CBC-employees: blogs & journalistic objectivity / institution & creativity

May 3, 2006

One interesting thing I’ve observed in reading all old CBC lockout blogs and up to date blogs is the commentary about journalism, objectivity and observation. 

During the lockout one journalist writes that he just couldn’t get into the picketing because for his whole journalistic career he’s been trained to be an observer.   So what would it mean for a journalist to start marching in the Labour Day parade?   Those musings are found: 


The radio host from Roots and Wings, Philly Markovitz writes extensively about her support for Jim Loney and the CPT during the abduction:


Finally, this interesting comment from a B.C. CBC TV journalist during the lockout:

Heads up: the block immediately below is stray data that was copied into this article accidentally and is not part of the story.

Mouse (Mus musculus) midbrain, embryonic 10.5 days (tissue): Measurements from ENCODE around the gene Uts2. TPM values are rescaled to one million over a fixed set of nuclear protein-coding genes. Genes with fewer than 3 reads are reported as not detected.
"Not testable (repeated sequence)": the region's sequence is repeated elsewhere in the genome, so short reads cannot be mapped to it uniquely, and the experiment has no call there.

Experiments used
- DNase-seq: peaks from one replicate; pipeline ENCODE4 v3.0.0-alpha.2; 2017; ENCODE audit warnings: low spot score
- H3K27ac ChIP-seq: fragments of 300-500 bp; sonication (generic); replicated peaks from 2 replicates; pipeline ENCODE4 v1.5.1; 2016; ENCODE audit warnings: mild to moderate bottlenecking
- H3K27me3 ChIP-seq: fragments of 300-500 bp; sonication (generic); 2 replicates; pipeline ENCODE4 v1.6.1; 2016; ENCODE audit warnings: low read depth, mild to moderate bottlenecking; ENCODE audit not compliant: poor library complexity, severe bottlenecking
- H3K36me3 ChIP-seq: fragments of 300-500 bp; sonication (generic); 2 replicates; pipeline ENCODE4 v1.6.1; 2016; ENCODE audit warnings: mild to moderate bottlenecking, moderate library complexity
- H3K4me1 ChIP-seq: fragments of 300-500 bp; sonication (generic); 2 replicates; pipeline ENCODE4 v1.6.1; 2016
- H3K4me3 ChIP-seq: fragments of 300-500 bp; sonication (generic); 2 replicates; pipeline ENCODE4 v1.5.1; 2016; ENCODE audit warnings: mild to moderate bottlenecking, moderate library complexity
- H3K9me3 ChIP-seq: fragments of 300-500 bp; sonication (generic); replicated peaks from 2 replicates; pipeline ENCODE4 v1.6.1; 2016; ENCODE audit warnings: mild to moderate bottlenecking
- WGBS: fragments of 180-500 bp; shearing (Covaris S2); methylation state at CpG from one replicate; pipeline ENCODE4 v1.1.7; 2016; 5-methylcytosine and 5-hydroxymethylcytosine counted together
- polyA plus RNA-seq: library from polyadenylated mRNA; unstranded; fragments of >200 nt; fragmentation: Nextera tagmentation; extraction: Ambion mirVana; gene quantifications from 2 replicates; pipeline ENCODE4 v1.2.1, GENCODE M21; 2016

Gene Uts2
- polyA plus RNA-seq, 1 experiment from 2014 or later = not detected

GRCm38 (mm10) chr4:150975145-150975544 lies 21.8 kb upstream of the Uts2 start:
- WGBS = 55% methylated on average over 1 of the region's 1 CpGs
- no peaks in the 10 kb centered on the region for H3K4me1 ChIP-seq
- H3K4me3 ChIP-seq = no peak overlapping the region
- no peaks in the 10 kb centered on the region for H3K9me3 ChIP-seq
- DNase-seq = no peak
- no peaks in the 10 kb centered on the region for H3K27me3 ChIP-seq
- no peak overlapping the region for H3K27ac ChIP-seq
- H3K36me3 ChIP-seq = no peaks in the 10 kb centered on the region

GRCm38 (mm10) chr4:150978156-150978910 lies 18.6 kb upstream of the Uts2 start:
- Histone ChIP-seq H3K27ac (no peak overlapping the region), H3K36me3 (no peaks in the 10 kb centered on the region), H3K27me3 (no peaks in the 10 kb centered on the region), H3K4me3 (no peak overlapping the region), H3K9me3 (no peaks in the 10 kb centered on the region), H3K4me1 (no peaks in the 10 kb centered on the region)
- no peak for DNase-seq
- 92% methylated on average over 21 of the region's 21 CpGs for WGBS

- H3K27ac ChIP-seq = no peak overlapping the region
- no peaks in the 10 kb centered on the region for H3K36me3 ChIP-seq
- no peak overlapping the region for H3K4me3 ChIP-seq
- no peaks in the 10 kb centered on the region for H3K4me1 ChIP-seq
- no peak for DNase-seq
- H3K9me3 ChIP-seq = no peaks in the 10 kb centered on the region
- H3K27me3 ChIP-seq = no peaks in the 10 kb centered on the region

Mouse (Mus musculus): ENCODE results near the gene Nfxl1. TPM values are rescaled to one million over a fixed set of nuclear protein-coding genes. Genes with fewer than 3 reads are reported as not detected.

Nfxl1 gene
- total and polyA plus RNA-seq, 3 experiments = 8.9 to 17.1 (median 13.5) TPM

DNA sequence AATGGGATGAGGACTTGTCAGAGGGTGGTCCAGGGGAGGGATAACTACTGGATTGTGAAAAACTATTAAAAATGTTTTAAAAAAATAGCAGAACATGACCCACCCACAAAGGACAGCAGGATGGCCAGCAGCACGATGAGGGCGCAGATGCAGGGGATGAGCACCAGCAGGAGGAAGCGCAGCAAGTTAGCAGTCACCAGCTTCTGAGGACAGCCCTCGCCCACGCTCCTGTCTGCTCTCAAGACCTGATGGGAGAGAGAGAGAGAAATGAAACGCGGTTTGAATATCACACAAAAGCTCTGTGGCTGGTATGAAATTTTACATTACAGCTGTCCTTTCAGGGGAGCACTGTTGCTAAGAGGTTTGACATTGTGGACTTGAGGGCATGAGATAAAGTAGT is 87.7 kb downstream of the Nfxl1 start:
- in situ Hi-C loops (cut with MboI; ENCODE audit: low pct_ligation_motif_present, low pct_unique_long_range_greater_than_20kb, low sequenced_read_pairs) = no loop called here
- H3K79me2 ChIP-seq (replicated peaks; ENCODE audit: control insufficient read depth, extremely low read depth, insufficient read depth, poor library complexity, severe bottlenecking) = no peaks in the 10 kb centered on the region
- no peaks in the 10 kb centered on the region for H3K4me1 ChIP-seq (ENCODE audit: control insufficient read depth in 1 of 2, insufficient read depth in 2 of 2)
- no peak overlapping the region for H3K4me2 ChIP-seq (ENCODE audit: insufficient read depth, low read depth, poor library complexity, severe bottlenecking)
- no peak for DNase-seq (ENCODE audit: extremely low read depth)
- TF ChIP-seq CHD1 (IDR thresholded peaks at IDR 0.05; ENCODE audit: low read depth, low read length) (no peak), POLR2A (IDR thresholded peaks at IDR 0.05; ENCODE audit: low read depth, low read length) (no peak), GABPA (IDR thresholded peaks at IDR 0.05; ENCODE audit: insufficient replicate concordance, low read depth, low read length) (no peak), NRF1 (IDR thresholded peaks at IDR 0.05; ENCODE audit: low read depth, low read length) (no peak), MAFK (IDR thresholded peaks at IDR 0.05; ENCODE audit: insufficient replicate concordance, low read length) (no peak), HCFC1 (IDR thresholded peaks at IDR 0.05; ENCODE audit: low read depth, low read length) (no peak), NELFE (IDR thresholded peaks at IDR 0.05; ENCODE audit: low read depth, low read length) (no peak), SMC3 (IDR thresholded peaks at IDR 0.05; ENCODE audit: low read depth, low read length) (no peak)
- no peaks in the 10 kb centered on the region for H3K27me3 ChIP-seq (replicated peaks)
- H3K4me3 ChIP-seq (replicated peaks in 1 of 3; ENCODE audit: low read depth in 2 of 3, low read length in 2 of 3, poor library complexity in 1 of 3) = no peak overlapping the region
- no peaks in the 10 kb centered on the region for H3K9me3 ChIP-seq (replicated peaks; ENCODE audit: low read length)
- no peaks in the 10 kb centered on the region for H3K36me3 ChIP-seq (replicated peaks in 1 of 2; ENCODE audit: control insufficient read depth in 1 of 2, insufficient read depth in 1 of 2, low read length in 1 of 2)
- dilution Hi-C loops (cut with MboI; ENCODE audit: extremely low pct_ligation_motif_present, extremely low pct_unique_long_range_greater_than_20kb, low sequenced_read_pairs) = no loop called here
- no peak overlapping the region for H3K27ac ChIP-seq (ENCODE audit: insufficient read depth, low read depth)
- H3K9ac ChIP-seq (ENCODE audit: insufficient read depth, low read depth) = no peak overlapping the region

“It’s television aimed at the politics of pleasing annual mandate, development and regionalism reports. But BROAD casting, it ain’t. Most of the people working on the program(s) don’t watch. Yet they are the first to defend the ideas and principles of what we are doing. There must be a connection between viewing (listening/reading) and mandate. And we have to get back to that place (in TV, we’ve rarely been there).”

Is there something about the formal environment of institutions like the CBC that makes it difficult or impossible to really take risks with ideas?  Is there something in blogging that helps people break out of those formal ways of thinking?  

I can’t help but draw an analogy here with the experience of theolgians with the church.   It is amazing to me how much the discourse around the CBC among journalists is almost identical to discourse about the church among theolgians.  

Everybody hopes to belong to it to fulfill some kind of broad service and vocation to the public, the past, and the future, but nobody feels that the structure really represents the authentic voice of the people….in both cases the sign of commitment seems to be a lament for a deeper transformation.      



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